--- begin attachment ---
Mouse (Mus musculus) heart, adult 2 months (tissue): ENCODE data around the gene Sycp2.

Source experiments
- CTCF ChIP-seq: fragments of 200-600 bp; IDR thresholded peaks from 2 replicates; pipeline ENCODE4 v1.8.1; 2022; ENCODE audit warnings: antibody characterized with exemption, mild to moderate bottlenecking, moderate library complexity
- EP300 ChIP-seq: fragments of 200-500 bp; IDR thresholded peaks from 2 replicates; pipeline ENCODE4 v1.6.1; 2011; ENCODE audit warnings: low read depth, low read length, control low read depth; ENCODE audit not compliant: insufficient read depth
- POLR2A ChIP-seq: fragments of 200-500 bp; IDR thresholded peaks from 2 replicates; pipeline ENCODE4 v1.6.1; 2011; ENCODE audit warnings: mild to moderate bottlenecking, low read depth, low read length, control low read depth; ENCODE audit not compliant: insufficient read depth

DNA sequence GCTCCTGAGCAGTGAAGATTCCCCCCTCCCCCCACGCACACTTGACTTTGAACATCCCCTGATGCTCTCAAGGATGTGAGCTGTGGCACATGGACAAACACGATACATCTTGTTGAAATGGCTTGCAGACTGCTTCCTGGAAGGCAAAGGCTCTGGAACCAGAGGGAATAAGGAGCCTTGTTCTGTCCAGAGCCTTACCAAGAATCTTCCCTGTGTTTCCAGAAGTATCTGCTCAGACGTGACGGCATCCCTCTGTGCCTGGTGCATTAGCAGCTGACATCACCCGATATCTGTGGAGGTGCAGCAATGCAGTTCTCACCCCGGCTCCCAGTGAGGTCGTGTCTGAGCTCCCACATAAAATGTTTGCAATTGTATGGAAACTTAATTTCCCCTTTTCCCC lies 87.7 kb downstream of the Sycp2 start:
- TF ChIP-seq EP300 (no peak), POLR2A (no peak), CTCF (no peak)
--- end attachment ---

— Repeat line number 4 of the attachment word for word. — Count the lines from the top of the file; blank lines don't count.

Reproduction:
- EP300 ChIP-seq: fragments of 200-500 bp; IDR thresholded peaks from 2 replicates; pipeline ENCODE4 v1.6.1; 2011; ENCODE audit warnings: low read depth, low read length, control low read depth; ENCODE audit not compliant: insufficient read depth